Rotting carcasses and organs of sacrificial animals being thrown out in the streets of Pakistan is as much of an Eid tradition as anything else. While this leads to problems of littering, poor hygiene and disease every year, this year it might prove far more deadly, especially in the province of Sindh.
This is because of two main reasons.
Firstly, the coronavirus pandemic has already left the healthcare system reeling. Although there is substantial evidence that the curve is flattening and Pakistan is winning the war on COVID-19, experts emphasize that the danger has not yet passed. With an announcement earlier today that the government is going to open restaurants, cinemas and shops soon, at least a slight spike in coronavirus cases should be expected.
Secondly, the Pakistan Meteorological Department issued warnings of a monsoon spell in Karachi and Hyderabad from August 6 (today) to August 8 and so far it has come true, with heavy downpours having occurred in the cities.
Senior physician and epidemiologist Dr Naeem, while speaking to Express Tribune, warned of the dangers offal could bring. He said, “Bacteria living on animal remains can enter the human body and affect the lungs, thus causing a severe cough, skin diseases, and allergies. Affected people can suffer from deadly diseases like intestinal inflammation or pneumonia, while those who are already suffering from different diseases and have weak immune systems can face further complications.”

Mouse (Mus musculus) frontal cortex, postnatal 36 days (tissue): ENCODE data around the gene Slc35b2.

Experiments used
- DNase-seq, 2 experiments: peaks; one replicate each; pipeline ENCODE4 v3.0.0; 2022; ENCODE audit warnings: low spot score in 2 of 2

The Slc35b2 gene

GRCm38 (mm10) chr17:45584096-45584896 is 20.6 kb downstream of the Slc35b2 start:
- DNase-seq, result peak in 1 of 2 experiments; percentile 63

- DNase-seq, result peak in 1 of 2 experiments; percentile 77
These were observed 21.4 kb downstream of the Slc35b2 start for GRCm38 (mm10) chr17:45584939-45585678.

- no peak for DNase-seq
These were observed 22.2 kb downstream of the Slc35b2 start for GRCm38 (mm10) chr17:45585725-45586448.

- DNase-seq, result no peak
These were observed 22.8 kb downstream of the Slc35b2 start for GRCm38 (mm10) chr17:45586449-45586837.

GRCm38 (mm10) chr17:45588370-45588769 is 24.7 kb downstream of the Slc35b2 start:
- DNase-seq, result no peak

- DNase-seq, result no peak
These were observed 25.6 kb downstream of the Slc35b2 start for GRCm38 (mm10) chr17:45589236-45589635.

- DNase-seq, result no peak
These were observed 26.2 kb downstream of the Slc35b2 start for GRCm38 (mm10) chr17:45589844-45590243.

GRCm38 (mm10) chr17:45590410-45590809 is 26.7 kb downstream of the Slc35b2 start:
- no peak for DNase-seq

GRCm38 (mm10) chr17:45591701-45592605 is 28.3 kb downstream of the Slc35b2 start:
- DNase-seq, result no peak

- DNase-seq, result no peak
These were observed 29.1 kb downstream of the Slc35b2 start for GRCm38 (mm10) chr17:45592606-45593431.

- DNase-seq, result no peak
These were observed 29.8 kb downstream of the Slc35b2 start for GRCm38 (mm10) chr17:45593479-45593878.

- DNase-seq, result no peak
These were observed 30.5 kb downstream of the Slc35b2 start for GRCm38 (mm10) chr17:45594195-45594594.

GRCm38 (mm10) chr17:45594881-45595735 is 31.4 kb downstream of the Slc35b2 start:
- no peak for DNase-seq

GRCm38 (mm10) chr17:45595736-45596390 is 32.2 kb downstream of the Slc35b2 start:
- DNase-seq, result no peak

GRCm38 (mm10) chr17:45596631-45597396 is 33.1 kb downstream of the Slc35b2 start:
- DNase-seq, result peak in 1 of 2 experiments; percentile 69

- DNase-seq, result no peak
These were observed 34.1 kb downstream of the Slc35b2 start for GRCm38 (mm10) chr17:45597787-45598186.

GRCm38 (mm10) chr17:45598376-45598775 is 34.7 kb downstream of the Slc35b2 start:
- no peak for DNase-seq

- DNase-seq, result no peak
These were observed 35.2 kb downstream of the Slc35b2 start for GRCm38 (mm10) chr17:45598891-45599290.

This danger is only compounded by rainwater, which is already known to potentially cause disease outbreaks such as diarrhea and pneumonia.
Government authorities need to immediately work to remove remnants of offal spread throughout Sindh, especially in Karachi and Hyderabad. Otherwise, Pakistan could find it even more difficult to move past the coronavirus pandemic.